A GP with an interest in occupational health is asked to provide a medical report to a company on one of its employees.
The GP's instructions state that he is not to share his report with the employee, and that any request by the employee to see the report should be directed to the company's human resources (HR) department
The employee is not registered at the GP's practice.
Complaints of inaccuracies
The GP examines the employee, writes up the assessment and sends it to the HR department. As requested, the GP does not offer to provide the employee with a copy of the report before submitting.
The employee later obtains a copy of the report from the company, complains that it is inaccurate, and that it has caused her to lose her job.
The above scenario, adapted from recent calls to MPS's telephone advice line, demonstrates the potential harm that might result from disclosure of individuals' medical histories.
It also highlights difficulties that may be faced by doctors asked to write such reports.
Since the days of Hippocrates, doctors have been aware of the importance of confidentiality. As illustrated above, the potential for harm to patients where their medical details are disclosed is great: finances, insurance and other relationships might all be detrimentally affected if such information is shared outside the clinical team.
Along with this need to maintain confidentiality, doctors recognise the duty to share information with their patients, to seek consent before giving information to outside agencies or bodies, and to offer to correct any inaccuracies in the records they hold.
These duties, arising directly from a doctor-patient relationship, may appear relatively straightforward. Indeed, doctors called upon to provide medical reports about their patients have long been the subject of statutory safeguards on accuracy and confidentiality under the Access to Medical Reports Act (1988).
It is this statute that requires patients to be offered a copy of their report as well as being given the opportunity to review its contents before it is sent to the organisation that has requested it.
However, while most GPs feel comfortable dealing with issues of confidentiality in a purely clinical context, matters may seem less clear-cut when the relationship is not one of doctor-patient.
The legal requirements set out in the Access to Medical Reports Act do not directly extend to doctors writing reports on individuals who are not their patients. However, given the nature of these documents, and the similarity with reports produced by patients' own doctors, it seems a logical progression that doctors should owe a similar duty in such circumstances.
This is reflected in the GMC guidance Confidentiality, which was updated in October 2009.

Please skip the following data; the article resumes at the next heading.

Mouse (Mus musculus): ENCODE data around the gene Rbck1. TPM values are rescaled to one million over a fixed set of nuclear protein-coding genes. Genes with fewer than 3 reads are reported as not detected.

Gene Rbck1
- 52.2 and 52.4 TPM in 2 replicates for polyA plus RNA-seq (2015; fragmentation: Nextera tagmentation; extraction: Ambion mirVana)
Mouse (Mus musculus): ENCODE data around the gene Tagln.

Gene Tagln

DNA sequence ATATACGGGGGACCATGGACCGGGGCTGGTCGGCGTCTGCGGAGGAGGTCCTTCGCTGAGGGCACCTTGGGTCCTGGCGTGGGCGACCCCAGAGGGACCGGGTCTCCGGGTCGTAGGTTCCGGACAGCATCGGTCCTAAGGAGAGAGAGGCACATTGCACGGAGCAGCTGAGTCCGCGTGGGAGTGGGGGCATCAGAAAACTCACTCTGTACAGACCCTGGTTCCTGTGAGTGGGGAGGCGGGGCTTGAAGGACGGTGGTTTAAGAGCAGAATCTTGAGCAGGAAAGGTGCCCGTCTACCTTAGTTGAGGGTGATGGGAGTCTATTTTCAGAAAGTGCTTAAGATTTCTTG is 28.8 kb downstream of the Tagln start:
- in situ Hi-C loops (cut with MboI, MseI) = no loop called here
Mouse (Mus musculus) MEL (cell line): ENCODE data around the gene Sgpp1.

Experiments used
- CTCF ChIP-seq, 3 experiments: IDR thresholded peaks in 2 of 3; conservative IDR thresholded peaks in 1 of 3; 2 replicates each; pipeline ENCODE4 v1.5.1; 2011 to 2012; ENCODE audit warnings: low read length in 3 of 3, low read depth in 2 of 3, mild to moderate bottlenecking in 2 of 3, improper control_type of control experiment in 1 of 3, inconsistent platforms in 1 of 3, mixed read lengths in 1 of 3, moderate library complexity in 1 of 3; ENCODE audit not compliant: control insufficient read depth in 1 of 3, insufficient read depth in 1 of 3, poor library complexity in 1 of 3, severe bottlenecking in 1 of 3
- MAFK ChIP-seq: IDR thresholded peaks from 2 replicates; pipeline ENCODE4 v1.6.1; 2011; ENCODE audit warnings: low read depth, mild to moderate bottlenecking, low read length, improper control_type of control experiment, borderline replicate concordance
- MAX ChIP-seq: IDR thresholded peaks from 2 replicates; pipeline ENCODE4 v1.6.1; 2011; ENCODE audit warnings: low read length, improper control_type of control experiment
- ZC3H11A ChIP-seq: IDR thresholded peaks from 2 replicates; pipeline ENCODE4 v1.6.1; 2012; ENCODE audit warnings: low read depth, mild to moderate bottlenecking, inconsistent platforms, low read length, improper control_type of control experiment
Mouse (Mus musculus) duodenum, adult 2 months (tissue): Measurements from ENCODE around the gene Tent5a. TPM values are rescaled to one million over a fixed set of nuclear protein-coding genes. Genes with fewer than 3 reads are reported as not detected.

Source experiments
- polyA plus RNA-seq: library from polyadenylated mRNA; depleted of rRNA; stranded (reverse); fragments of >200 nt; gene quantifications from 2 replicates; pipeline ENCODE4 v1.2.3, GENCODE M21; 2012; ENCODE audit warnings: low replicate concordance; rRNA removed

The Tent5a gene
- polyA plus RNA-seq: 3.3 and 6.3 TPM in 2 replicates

The guidance now explicitly covers reports prepared for insurers, employers or for government departments or agencies assessing clients for welfare benefits. Not only should doctors ensure that appropriate consent has been obtained, but they should also offer to share the report with the subject, before it is passed to the third party concerned.
The GMC makes clear that a doctor should withhold a report from its subject only where this is necessary to prevent serious harm to the health of that individual or another person, or the disclosure of information about a third party. Any deviation from has the potential to give rise to criticism by the GMC, if a complaint is made.
However, while the GMC guidance places a professional responsibility on doctors, the law has itself remained essentially unchanged. This has meant, in some cases, a continuing gap between the expectations of employers, insurers and other instructing bodies, and the doctors accepting instructions from them.
As in the case of the GP example above, the MPS is aware of some doctors who have been asked to provide employers with medical reports on individuals, but who have been told not to disclose the contents of their report to the subject.
In other cases, working methods have prevented prompt disclosure. For example, this has occurred where online submission or strict time deadlines pose difficulties in ensuring individuals receive their report before it is shared with an instructing organisation.
Both of these situations have the potential to lead doctors into conflict with their professional duties.
MPS's advice to doctors who do this type of work is to check any instructions carefully before agreeing to provide a report - and to raise any concerns formally at the earliest opportunity. Doctors should take all practicable steps to adhere to the GMC guidance, and exercise particular caution if it appears that a client does not fully understand what is to be included in the report.
Any doctors finding themselves in a position of potential conflict should contact their medical defence organisation for individual advice.
- Dr Godeseth is a medico-legal adviser at the Medical Protection Society, www.medicalprotection.org/uk
An individual's finances, insurance and other relationships may be affected if medical information about them is shared outside the clinical team. So GPs should: